Sunday, February 20, 2011

Animals: Donkeys (Two Standard Issue Burros)


Weed control
forage doubles as essential dietary component

Soil enhancement
production of high-quality manure for vegetable garden applications

Guard Duty
chasing away coyotes, wild dogs, and other predators;
random dismounted patrols; protection of smaller farm animals


Packing and Carrying Assistance

Assisting with moving straw bales, garden soil, groceries, visitor luggage,
and other essentials. May require competence with the use of small wheeled
carts or specially designed backpacks

Specialty Therapist
Occasionally responsible for carrying out special Soldier mental health
and welfare projects, on a case-by-case basis as required

Two obviously hungry donkeys chowing down
in Zormat, Afghanistan (Spring 2010)
"Donkeys, or burros, have gained popularity among ranchers and farmers for protection of sheep and goats. This practice capitalizes on the herding instincts as well as natural dislike and aggressiveness of some donkeys toward dogs and coyotes. With proper management practices, guard donkeys can be a great asset for protecting sheep and goats." -- Texas Department of Agriculture (click here for more).


Donkeys are extremely hard to intimidate, and even much larger animals will often run away rather than challenge a determined burro:

Generally speaking, while donkeys can be very gentle with children and the disabled, their natural instinct will be to attack canines:

Some people try very hard to help donkeys and dogs to become friends, yet on Valhalla we will want our donkeys to instantly defend the other farm animals from wild dogs and coyotes - without hesitating. It would be unreasonable to expect the donkeys to sort out the differences between friendly from invading canines. Finally, even "successful" attempts to train donkeys to overcome their very strong natural instincts are rather dubious in the end anyway, as very shown in this video:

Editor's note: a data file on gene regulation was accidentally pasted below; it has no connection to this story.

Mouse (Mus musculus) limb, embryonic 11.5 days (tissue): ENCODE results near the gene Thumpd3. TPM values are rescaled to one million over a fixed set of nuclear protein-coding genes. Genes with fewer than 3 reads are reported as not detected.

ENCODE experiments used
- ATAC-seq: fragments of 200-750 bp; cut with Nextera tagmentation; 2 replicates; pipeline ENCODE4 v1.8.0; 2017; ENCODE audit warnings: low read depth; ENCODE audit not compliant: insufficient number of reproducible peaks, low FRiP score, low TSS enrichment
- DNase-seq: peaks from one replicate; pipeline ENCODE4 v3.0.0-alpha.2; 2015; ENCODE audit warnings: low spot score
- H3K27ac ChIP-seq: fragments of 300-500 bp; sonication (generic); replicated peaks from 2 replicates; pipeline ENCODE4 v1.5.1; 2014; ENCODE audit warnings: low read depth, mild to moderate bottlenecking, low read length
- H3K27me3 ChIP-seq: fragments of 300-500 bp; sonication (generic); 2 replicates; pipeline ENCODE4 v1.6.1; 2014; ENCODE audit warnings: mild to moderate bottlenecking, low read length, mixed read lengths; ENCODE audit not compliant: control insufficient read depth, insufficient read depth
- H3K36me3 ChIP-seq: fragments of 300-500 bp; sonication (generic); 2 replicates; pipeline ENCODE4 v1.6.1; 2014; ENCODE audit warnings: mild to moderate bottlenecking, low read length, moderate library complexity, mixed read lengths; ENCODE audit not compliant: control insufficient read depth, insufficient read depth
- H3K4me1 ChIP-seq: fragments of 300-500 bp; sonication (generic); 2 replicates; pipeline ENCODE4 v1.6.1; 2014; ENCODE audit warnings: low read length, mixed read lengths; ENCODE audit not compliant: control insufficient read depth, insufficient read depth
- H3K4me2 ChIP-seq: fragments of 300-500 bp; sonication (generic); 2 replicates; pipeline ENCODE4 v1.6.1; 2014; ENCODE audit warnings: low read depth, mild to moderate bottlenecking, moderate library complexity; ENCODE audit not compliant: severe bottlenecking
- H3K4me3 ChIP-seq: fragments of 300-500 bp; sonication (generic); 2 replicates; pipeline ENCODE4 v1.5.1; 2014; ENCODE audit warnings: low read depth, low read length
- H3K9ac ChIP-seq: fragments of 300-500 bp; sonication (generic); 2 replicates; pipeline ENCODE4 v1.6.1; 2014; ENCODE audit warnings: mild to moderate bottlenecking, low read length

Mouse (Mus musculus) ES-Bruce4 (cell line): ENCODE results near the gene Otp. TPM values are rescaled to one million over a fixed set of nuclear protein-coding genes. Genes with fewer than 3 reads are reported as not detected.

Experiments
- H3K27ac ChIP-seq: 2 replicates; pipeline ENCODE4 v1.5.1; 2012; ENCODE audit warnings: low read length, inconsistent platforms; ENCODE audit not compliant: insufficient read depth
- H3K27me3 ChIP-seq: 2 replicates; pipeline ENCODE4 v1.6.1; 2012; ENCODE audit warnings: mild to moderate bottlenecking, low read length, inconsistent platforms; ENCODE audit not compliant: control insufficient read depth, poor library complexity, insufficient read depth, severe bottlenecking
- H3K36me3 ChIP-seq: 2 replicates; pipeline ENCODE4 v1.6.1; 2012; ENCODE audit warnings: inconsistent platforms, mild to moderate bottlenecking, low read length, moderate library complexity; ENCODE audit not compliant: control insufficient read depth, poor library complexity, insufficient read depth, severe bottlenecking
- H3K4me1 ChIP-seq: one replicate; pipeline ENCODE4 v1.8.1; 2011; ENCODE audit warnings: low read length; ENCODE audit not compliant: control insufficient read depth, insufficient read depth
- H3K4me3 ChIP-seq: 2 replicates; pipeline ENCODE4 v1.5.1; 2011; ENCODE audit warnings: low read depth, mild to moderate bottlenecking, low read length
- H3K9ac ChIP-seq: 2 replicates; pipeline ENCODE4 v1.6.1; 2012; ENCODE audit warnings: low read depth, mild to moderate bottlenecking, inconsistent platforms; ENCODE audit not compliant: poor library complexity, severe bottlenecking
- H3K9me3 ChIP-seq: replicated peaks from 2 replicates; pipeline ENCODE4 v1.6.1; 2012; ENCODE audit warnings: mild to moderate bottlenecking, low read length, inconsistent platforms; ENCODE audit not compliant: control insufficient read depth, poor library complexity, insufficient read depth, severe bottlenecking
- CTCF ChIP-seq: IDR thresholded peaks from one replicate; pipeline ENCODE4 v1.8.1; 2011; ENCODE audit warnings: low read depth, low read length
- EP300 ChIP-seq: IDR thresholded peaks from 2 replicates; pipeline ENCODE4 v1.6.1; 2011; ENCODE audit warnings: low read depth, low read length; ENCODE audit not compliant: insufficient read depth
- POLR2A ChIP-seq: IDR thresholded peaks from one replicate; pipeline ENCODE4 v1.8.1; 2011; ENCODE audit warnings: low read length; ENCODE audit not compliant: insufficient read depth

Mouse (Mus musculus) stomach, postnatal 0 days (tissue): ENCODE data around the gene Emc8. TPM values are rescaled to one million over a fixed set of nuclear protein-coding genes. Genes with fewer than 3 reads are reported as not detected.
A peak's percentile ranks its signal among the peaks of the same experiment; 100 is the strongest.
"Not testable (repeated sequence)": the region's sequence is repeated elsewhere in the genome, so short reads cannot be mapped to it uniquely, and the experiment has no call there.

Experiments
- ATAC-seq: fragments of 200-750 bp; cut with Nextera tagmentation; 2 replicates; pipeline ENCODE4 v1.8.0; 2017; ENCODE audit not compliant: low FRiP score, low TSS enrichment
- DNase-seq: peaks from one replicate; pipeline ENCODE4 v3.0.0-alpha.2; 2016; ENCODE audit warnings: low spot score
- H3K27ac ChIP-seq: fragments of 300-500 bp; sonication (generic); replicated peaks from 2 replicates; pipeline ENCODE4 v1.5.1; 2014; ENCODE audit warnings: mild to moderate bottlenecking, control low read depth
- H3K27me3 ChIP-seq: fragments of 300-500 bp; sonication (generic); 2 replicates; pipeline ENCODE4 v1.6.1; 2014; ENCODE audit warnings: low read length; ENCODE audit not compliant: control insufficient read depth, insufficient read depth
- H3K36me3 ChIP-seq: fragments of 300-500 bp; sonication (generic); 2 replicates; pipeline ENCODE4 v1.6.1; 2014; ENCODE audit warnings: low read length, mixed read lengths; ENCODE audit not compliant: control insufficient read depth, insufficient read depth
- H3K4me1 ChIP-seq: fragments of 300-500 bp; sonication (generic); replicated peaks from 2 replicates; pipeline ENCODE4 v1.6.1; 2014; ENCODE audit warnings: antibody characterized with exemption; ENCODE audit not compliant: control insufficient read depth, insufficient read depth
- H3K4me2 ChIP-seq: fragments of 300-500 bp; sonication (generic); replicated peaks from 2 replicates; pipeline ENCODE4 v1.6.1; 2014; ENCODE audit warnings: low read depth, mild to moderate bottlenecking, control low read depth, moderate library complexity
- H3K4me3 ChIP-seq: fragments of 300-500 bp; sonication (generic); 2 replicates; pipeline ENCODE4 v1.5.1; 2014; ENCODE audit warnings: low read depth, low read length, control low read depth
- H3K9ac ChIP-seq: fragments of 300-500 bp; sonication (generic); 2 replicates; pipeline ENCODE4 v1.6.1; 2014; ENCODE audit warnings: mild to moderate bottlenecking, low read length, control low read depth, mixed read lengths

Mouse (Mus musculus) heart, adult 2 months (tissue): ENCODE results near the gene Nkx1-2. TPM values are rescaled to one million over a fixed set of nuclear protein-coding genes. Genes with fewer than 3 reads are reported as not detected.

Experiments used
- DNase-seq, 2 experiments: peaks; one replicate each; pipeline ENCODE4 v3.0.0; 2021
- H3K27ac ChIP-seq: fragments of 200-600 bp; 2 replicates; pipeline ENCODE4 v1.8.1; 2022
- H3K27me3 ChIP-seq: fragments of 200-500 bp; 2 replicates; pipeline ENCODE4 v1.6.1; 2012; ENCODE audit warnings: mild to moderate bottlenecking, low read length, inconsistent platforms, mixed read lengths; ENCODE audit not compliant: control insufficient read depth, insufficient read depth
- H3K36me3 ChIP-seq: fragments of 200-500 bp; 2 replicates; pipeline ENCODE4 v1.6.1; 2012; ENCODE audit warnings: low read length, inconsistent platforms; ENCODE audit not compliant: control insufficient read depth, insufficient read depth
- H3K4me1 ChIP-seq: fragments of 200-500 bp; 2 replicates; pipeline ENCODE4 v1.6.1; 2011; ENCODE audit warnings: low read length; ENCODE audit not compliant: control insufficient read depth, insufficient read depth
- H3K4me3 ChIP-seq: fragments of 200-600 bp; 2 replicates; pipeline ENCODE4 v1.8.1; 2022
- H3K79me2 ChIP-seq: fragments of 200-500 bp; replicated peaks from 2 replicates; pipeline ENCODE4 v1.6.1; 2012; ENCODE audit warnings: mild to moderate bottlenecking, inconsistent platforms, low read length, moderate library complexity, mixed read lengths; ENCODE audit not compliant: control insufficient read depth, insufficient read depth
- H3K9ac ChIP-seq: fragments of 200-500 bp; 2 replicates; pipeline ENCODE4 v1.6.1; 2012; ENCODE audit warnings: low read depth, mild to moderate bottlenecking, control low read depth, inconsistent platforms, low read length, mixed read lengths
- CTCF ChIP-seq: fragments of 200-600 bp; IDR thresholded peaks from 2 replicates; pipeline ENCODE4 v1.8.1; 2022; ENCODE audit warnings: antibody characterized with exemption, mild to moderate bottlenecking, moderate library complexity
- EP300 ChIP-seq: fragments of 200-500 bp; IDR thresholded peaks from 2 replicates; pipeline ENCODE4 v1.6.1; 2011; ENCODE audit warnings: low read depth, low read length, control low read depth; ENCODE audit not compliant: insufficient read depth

With friends like that, who needs enemies? For this reason, the Valhalla farm dogs and donkeys should work seperately - very much away from each other - at all times.
What can a donkey possibly teach a combat Soldier
or anyone else who might feel abandoned or betrayed in any way?

Remember this classic story...
One day a farmer's donkey fell down into a well. The animal cried piteously for hours as the farmer tried to figure out what to do. Finally, he decided the animal was old, and the well needed to be covered up anyway; it just wasn't worth it to retrieve the donkey.

He invited all his neighbors to come over and help him. They all grabbed shovels and began to shovel dirt into the well. At first, the donkey realized what was happening and cried horribly. Then, to everyone's amazement, he quieted down.

A few shovel loads later, the farmer finally looked down the well. He was astonished at what he saw. With each shovel of dirt that hit his back, the donkey was doing something amazing. He would shake it off and take a step up.

As the farmer's neighbors continued to shovel dirt on top of the animal, he would shake it off and take a step up. Pretty soon, everyone was amazed as the donkey stepped up over the edge of the well and happily trotted off.

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